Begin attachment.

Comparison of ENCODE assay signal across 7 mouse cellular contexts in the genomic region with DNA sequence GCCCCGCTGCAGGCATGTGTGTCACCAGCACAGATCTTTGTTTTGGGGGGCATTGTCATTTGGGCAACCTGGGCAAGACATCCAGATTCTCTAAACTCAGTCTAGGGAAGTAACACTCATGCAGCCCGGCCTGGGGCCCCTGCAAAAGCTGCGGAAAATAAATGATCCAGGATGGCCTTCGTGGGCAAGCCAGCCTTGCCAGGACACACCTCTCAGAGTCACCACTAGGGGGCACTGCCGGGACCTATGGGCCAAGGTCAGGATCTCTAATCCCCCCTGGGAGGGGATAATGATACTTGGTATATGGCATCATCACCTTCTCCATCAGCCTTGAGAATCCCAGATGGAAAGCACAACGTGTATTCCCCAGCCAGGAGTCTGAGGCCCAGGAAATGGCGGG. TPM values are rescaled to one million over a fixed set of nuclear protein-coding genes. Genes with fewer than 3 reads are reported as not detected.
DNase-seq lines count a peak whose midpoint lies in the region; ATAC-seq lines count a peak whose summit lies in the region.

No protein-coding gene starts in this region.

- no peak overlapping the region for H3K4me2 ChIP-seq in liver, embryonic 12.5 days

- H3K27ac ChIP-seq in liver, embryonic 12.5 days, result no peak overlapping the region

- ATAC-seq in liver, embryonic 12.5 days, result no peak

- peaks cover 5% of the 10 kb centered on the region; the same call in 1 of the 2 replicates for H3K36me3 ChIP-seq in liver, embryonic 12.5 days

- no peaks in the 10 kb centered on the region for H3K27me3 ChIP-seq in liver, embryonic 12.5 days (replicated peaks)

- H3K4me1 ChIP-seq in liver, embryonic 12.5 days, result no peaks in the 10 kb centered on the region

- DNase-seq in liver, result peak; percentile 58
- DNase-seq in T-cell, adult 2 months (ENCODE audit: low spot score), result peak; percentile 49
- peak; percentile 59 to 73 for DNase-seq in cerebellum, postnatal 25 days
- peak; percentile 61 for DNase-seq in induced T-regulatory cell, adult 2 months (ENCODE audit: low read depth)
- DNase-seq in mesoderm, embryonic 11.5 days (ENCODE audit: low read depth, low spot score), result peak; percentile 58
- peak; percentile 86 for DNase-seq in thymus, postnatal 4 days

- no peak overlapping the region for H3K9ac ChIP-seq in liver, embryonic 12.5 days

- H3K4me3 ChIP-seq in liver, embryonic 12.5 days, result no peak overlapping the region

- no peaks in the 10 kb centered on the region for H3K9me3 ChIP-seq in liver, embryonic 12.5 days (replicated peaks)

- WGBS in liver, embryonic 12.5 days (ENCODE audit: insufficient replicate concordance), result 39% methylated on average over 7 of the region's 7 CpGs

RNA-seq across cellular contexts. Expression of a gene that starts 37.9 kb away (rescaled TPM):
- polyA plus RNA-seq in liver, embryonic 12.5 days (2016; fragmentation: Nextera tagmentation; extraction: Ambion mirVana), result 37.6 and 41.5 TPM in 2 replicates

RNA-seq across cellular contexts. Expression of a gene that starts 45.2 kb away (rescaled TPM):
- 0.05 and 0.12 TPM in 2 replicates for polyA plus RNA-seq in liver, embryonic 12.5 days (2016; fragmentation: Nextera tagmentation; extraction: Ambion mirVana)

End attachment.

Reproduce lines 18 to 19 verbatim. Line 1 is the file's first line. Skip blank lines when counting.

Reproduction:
- no peaks in the 10 kb centered on the region for H3K9me3 ChIP-seq in liver, embryonic 12.5 days (replicated peaks)

- WGBS in liver, embryonic 12.5 days (ENCODE audit: insufficient replicate concordance), result 39% methylated on average over 7 of the region's 7 CpGs